Thursday, November 24, 2005

Yes, But is it Good?

By some nasty quirk of fate, my college blockmates were able to find out that one of my short stories will be appearing in Dean Alfar's 1st Philippine Speculative Fiction Anthology. True to form, they wheedled me to the point where I couldn't really lie about the whole thing:

It's getting launched on December 10, actually. It's one of the three books getting released in a 6:30 affair at Fully Booked in Greenhills.

You're welcome to pass by, although I'd recommend just buying the book and telling me whether you liked the story or not. :)

Consequently, one of the responses I received from the mailing list went as follows:

I might not be able to pass by on December 10. But I will try to pick up the book when I come across it. I'm sure the story is good. You wouldn't allow it to get published if it wasn't.


I can't help but think that that's more than a little optimistic.

That's not to say that I don't appreciate the gesture. In fact, I do appreciate it, and I'm happy to see that my writing actually does get a bit of support in some quarters.

But that's where the hitch comes in: I don't know if the story's good or not.

It might sound strange, yes, but that's how I look at it: I don't know if the story's good or not. Ergo, I may or may not believe that it's good enough to get published. All that matters to me is that I was able to write the silly thing, and if somebody out there thinks that it's good enough to print, then so much the better: I get access to more people who can tell me what they think.

But to say that it's in the anthology because I thought that it was good enough to go into the anthology? Absolute hooey. When Dean Alfar's deadline came about, it was the only five-thousand word story I had that contained the slightest bit of redeemability. I believe that that's the only reason why I sent it in when I did.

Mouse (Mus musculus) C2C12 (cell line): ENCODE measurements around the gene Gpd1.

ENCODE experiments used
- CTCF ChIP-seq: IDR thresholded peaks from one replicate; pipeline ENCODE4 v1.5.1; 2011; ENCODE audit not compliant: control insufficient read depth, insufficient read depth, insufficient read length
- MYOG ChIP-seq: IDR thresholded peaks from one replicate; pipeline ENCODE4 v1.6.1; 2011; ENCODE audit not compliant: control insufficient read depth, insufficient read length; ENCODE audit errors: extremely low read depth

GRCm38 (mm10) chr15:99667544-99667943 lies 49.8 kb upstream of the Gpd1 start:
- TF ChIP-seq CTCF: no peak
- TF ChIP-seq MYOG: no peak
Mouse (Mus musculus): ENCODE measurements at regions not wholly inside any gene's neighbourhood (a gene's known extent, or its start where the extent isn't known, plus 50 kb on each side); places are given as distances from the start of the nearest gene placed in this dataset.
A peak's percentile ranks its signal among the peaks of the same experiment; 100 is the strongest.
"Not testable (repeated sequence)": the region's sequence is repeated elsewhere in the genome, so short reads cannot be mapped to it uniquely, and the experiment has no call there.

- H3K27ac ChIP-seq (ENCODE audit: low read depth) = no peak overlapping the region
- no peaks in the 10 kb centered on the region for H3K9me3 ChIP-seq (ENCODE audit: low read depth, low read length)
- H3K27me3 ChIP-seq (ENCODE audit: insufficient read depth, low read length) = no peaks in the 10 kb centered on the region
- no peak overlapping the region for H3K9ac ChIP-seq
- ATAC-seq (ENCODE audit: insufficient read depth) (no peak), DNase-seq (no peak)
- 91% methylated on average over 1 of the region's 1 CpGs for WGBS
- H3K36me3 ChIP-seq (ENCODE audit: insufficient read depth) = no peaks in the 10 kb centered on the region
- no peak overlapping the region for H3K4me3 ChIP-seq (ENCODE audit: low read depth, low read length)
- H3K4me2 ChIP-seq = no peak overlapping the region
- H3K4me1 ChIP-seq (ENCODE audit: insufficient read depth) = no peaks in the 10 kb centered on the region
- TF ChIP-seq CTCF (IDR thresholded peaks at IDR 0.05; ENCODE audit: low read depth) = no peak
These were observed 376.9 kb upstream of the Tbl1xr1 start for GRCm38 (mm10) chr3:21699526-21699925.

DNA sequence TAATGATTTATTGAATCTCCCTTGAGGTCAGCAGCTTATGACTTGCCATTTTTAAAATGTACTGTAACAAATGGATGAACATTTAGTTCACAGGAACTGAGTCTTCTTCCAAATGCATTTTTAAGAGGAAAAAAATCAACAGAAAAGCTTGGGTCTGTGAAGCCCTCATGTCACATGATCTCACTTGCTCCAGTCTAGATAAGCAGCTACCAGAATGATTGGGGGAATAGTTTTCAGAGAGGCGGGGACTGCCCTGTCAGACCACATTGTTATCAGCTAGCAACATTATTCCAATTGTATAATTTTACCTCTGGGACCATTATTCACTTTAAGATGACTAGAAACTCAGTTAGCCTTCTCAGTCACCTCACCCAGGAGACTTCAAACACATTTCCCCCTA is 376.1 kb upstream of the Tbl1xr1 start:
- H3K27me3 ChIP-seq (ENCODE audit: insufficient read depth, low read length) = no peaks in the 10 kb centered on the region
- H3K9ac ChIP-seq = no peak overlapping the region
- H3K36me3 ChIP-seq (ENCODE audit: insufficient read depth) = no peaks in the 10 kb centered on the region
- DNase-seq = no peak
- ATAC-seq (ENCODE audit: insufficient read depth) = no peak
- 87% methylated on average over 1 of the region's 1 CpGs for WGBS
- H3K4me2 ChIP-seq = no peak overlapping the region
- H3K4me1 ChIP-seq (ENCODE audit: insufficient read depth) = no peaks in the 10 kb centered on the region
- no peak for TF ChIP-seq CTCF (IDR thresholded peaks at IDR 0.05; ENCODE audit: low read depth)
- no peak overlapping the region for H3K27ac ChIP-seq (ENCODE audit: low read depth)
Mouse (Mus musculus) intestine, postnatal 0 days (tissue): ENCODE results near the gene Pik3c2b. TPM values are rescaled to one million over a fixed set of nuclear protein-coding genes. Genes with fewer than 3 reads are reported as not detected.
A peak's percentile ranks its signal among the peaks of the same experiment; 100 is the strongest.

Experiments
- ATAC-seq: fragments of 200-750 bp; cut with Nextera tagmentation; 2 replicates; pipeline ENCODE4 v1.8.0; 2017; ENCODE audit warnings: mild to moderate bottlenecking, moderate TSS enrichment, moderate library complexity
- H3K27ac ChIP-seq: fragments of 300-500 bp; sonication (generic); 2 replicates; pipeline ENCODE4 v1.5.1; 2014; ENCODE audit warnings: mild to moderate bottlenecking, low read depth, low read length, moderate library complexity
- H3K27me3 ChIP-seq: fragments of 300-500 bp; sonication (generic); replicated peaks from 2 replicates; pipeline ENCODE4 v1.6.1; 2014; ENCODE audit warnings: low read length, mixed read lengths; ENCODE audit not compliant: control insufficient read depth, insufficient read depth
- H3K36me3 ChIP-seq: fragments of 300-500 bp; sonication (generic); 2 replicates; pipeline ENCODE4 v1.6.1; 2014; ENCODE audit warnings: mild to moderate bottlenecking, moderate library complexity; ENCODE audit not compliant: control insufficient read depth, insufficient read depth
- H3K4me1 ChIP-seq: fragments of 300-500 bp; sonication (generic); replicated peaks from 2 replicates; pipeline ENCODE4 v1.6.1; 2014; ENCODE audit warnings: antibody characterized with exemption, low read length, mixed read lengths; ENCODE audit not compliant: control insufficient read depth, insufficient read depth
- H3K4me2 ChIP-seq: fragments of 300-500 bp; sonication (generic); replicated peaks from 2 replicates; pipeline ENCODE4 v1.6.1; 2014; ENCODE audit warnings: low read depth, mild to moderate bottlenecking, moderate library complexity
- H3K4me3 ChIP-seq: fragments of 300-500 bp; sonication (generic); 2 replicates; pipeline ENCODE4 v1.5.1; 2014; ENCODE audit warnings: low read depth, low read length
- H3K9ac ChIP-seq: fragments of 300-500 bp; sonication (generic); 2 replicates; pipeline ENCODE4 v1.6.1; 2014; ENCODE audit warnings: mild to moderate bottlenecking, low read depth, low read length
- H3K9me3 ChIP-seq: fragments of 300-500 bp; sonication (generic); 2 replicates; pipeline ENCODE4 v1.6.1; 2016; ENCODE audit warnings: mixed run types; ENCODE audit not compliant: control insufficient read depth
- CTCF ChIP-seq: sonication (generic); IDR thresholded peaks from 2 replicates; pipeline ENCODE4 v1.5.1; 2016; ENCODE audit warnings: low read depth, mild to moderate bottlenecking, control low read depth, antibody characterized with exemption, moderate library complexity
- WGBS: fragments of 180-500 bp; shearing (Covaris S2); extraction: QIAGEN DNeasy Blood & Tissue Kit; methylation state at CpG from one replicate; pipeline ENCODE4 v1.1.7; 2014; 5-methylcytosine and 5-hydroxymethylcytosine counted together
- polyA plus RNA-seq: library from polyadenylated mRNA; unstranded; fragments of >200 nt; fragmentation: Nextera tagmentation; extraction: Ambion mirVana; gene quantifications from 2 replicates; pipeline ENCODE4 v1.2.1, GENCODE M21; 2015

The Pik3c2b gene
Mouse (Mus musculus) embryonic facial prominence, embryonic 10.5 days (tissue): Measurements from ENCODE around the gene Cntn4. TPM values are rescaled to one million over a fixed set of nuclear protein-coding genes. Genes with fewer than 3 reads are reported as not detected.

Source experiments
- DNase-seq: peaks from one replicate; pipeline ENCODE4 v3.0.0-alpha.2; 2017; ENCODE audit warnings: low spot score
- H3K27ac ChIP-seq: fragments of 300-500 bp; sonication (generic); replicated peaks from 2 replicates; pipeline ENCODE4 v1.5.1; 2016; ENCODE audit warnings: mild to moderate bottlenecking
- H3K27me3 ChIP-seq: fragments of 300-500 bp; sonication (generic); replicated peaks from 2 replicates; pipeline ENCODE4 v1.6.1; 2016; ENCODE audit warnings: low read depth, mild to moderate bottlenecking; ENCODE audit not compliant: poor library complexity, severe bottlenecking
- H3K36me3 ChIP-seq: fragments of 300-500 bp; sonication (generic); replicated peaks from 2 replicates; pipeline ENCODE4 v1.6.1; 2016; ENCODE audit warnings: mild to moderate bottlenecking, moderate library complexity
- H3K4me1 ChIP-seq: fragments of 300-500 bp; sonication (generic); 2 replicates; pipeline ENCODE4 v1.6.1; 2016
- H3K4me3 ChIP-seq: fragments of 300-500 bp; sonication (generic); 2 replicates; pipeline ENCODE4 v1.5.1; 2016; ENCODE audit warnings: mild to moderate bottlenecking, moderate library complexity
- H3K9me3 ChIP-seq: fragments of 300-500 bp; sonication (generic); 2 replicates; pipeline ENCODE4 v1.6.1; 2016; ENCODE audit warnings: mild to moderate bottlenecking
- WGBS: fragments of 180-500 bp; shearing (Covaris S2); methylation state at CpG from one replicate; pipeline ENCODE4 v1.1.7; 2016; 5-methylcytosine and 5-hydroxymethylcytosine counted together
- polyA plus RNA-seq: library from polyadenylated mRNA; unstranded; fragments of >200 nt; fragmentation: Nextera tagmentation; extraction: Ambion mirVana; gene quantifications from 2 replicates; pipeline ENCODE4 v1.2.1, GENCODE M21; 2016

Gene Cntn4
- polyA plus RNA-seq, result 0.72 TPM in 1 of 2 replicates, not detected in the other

I hoped that it would make it, of course. You don't submit works like these without some sliver of expectation that they might make it to the final volume. But if I were to tell you that I thought it was an incredible piece of work to begin with, then I'd be lying.

I think that we all eventually have to face a certain truth: No matter how good we think our writings are, our opinion doesn't mean squat when it comes to the tastes of the general public. We can have what we think is the greatest plotline in the world, the best characters ever conceived and the most profound setting that can ever be imagined, and that still won't protect us from the erstwhile critics who accuse us of being "cliché", "wordy", "simple", or even the inevitable "boring".

We just write, darn it. We write, we turn in our works, and we wait for a response. If by some miracle it turns out that our stuff is worthy of being published, then that doesn't mean that we're good. It means that we just happened to do something right.

Writing, unfortunately, isn't a matter of thinking that you're good at this sort of thing. Writing is a constant struggle: You don't merely want one of your works to get published and praised, you want a whole slew of your works getting published and praised. You want a straight string of hits. You want to know what makes your style readable. You want to know how to get into the groove and stay there.

The big guns -- the authors and artists we all know, love and admire -- all probably know this. They may have six or seven straight bestsellers, Academy awards or platinum records to their name, but if their next work tanks, then it tanks. It's JRR Tolkien's The Silmarillion. It's Halle Berry's Catwoman. It's Michael Jackson's Invincible.